The limiter circuit 111 can reduce a rate of change of voltage or dV/dt at the output of the collector of the bipolar transistor 39, thereby limiting the operation of a pumped varactor formed from the base-collector junction of the bipolar transistor 39. As illustrated in FIG. 9A, limiter circuits can include, for example, one or more reverse-biased diodes electrically connected in series.

FIG. 9B is a schematic diagram of a power amplifier system 120 according to yet another embodiment. The power amplifier system 120 includes the power amplifier 32, the bypass capacitor 36, the inductor 37, and a limiting circuit 121. The power amplifier 32, the bypass capacitor 36, and the inductor 37 can be as described above with reference to FIG. 9A.

The limiter circuit 121 includes a capacitor 122, a first resistor 123, a second resistor 124, a first diode 125, a second diode 126a, and a third diode 126. The capacitor 122 includes a first end electrically connected to a first end of the first resistor 123 and to the collector of the bipolar transistor 39. Additionally, the capacitor 122 further includes a second end electrically connected to a second end of the first resistor 123 and to a first end of the second resistor 124. The second resistor 124 further includes a second end electrically connected to a cathode of the first diode 125. The first diode 125 further includes an anode electrically connected to the first supply voltage V1. The second diode 126a includes an anode electrically connected to the collector of the bipolar transistor 39 and a cathode electrically connected to an anode of the third diode 126b. Additionally, the third diode 126b further includes a cathode electrically connected to the first supply voltage V1. Although the second and third diodes 126a, 126b are illustrated as a stack of two diodes, more or fewer diodes can be stacked with the second and third diodes 126a, 126b.

FIG. 10 is a schematic diagram of yet another embodiment of a power amplifier system 130. The power amplifier system 130 includes the impedance matching block 31, the first to third input stages 41a-41c, the first to third output stages 42a-42c, the phase shifter 43, the harmonic termination block 44, the first to third input stage inductors 46a-46c, the first to third output stage inductors 47a-47c, the first decoupling capacitor 48a, the second decoupling capacitor 48b, the first impedance transformation capacitor 49a, the second impedance transformation capacitor 49b, the dampening circuit 93 and the limiting circuit 94.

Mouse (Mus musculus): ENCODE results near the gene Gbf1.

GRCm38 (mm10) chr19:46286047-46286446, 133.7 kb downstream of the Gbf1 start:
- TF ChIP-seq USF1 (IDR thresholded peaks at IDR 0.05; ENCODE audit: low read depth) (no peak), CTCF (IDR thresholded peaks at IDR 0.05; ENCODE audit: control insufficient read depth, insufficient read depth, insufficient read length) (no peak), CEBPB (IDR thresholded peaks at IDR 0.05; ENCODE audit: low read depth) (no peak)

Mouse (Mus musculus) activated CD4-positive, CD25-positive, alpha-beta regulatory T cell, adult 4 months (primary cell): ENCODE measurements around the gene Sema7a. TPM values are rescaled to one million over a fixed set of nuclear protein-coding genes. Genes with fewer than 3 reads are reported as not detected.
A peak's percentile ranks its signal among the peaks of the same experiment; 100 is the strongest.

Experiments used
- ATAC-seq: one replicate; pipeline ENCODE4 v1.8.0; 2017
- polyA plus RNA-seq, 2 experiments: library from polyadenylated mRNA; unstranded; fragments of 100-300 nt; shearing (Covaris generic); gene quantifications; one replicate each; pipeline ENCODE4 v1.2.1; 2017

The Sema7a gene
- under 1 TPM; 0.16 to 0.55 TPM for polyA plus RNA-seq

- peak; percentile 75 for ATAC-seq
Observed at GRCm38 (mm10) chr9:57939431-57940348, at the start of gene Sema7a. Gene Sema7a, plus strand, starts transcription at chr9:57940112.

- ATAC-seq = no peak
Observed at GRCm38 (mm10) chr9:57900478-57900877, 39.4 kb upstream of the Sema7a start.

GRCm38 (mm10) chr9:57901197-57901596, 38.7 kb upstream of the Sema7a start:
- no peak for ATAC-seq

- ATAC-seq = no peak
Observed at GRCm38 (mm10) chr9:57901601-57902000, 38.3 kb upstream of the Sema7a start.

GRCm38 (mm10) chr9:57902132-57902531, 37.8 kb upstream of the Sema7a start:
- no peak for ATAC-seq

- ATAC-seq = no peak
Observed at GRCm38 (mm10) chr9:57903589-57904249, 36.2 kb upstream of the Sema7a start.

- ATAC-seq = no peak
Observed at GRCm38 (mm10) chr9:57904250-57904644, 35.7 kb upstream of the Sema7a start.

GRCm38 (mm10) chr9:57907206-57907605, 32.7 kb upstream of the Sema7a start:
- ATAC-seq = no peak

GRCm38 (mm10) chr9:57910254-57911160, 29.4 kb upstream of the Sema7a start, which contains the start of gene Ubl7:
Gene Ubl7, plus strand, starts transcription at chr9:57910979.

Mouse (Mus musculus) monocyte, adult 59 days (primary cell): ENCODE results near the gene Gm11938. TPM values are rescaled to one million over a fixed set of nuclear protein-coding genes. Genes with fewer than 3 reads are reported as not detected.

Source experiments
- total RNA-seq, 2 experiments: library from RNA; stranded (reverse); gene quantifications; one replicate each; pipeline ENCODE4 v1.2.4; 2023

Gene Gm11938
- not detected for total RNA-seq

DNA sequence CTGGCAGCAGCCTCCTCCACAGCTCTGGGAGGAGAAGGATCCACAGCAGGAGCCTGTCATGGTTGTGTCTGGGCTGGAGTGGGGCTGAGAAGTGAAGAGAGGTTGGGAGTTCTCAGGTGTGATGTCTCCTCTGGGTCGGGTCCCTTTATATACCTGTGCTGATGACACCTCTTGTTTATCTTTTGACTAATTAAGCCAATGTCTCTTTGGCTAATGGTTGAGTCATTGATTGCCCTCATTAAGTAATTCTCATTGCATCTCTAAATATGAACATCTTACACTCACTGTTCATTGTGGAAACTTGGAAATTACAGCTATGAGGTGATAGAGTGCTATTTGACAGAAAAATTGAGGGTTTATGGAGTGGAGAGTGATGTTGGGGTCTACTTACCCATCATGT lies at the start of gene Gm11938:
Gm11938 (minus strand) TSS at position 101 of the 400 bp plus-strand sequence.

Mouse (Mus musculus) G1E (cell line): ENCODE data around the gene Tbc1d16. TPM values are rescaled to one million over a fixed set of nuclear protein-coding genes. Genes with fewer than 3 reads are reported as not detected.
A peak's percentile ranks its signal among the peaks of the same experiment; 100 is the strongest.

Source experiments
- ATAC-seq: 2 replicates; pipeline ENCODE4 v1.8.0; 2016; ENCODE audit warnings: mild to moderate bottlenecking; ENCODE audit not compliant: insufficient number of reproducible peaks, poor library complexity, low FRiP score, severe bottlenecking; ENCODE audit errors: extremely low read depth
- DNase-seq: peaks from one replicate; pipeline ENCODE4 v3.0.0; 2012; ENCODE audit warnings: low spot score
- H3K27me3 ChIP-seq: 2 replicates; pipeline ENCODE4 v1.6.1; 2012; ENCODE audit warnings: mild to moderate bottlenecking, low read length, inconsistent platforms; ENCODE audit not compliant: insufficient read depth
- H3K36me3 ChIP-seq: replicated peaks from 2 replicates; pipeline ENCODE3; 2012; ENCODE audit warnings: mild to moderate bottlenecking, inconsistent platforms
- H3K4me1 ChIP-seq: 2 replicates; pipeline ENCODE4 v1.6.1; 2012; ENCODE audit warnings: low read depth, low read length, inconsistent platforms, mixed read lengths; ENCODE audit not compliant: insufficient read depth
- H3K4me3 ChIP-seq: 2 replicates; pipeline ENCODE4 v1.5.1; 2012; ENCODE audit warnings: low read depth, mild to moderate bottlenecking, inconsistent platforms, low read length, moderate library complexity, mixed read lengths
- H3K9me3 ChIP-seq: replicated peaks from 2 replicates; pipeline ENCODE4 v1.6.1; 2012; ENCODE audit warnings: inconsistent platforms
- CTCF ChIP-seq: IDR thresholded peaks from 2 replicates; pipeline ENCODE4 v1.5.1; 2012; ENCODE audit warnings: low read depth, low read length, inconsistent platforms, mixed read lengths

The power amplifier system 130 of FIG. 10 can be similar to the power amplifier system 40 of FIG. 4A. However, in contrast to the power amplifier system 40 of FIG. 4A, the power amplifier system 130 further includes the limiting circuit 94 electrically connected to the output of the first output stage 42a and the dampening circuit 93 electrically connected between an output of the third input stage 41c and an input of the third output stage 42c.

Power amplifier stability can be a concern in a multi power amplifier system in which more than one power amplifier can be enabled at a time. For example, in the power amplifier system 130 of FIG. 10, the first to third output stages 42a-42c can be simultaneously operated in a high power mode of operation. The operation of a plurality of output stages can increase signal levels and further pump the varactors associated with transistors of the power amplifiers, thereby leading to instability. The problem can be exacerbated by varying VSWR.

Including the dampening circuit 93 at the input of the third output stage 42c and/or the limiting circuit at the output of the first output stage 42a can improve stability of the power amplifier system 130.